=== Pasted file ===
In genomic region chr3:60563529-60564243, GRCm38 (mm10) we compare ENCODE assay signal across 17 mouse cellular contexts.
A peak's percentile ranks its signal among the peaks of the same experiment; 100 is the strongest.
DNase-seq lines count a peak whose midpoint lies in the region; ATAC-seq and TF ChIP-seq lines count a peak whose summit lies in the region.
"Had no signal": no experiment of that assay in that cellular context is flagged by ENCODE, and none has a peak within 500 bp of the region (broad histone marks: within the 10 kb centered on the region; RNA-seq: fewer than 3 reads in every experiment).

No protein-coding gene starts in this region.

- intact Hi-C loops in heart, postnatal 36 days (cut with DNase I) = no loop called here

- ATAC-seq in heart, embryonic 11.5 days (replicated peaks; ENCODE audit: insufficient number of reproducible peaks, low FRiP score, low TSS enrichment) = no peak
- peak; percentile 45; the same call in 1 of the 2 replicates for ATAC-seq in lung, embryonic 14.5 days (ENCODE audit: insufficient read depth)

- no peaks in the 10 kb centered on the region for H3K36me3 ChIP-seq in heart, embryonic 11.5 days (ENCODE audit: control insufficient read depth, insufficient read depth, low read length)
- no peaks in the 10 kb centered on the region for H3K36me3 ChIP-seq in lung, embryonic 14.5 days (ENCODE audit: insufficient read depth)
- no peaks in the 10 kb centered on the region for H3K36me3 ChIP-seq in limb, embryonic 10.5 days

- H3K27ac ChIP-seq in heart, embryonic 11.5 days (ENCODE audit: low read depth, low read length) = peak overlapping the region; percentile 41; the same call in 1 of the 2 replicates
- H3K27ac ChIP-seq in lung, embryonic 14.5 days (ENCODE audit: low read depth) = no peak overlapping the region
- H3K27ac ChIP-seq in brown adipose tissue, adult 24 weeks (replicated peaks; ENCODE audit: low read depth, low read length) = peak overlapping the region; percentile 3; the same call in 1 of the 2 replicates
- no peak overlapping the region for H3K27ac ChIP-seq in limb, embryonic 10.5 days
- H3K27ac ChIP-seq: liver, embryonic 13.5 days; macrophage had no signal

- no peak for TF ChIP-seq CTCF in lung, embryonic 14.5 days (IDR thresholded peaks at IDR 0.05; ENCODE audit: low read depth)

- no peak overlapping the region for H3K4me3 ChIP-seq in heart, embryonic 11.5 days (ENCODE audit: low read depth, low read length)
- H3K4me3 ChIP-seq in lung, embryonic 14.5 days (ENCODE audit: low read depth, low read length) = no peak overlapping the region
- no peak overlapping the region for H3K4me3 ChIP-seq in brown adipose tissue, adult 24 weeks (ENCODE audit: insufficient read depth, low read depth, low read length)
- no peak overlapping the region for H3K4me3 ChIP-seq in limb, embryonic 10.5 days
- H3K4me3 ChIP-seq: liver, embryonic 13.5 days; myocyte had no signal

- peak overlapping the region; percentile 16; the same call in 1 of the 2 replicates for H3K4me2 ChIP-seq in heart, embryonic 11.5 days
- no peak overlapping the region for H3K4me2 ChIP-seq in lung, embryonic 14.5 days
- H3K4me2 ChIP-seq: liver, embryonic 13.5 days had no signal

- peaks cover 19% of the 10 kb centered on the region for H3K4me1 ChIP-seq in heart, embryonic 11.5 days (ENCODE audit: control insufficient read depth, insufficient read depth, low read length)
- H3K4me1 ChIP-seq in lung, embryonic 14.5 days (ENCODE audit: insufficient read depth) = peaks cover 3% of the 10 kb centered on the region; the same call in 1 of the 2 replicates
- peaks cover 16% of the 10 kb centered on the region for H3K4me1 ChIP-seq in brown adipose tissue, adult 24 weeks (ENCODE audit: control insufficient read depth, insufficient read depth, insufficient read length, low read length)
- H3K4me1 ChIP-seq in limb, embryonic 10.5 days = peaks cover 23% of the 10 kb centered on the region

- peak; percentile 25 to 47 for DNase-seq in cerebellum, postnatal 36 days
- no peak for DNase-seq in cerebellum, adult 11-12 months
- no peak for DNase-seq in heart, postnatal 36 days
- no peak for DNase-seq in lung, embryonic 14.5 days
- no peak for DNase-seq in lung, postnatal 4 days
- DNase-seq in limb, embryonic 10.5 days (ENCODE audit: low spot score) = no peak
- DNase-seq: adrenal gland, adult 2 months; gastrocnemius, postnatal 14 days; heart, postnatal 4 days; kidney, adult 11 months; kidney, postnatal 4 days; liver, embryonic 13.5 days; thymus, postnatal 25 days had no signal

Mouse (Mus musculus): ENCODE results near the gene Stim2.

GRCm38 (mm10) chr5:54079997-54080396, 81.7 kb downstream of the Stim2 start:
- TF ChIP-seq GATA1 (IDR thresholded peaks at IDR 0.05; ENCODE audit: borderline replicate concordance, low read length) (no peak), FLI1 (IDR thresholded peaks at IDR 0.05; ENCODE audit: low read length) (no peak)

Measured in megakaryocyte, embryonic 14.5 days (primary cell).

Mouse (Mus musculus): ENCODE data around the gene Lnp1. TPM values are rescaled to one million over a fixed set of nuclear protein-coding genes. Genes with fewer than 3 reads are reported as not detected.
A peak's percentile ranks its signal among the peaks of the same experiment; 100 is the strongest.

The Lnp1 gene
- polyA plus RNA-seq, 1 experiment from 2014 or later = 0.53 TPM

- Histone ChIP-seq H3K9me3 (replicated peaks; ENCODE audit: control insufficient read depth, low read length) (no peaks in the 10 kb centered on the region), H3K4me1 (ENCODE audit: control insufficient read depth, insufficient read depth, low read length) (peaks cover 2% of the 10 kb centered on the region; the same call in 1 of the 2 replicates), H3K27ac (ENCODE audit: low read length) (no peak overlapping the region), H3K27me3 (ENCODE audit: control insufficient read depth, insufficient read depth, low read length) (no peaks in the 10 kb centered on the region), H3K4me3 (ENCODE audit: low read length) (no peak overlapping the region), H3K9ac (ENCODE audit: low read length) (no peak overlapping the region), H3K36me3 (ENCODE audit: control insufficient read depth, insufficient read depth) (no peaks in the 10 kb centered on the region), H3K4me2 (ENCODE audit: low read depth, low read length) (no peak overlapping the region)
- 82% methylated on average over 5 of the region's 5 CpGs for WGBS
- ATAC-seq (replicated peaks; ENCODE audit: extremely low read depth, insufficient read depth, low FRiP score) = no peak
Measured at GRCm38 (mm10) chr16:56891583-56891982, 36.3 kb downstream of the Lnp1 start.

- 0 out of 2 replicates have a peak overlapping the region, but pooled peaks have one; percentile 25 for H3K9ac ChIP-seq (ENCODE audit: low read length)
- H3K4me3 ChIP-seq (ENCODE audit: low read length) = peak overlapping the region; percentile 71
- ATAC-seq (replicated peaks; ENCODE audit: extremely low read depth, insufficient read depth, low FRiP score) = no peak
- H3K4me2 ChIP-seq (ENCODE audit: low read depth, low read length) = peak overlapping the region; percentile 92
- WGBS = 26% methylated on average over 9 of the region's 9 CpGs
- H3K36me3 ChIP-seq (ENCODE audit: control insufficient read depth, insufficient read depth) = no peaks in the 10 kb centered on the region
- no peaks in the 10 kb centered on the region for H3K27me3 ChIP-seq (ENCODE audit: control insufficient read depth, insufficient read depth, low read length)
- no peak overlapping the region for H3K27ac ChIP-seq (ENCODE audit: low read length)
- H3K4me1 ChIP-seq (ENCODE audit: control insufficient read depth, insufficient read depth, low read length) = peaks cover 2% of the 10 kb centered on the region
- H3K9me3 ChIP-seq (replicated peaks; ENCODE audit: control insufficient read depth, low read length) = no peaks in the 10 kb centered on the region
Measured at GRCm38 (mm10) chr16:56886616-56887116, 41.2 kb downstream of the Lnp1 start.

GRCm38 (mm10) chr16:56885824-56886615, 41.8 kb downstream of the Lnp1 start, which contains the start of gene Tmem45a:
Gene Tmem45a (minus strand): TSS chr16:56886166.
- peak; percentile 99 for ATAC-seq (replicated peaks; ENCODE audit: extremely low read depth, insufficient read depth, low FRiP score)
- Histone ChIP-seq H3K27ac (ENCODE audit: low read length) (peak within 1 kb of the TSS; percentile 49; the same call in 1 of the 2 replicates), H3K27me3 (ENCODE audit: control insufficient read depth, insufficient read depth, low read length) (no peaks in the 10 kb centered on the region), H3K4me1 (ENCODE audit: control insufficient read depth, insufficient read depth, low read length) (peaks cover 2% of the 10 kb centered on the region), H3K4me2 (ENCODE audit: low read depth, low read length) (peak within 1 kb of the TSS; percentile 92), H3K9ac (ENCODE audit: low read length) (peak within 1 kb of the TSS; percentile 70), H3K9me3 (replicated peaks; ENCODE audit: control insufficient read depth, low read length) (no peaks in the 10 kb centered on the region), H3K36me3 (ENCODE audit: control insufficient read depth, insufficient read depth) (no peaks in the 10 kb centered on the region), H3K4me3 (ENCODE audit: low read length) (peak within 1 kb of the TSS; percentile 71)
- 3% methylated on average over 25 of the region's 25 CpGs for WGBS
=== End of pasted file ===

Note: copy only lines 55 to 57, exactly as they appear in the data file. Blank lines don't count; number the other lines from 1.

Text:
- no peaks in the 10 kb centered on the region for H3K27me3 ChIP-seq (ENCODE audit: control insufficient read depth, insufficient read depth, low read length)
- no peak overlapping the region for H3K27ac ChIP-seq (ENCODE audit: low read length)
- H3K4me1 ChIP-seq (ENCODE audit: control insufficient read depth, insufficient read depth, low read length) = peaks cover 2% of the 10 kb centered on the region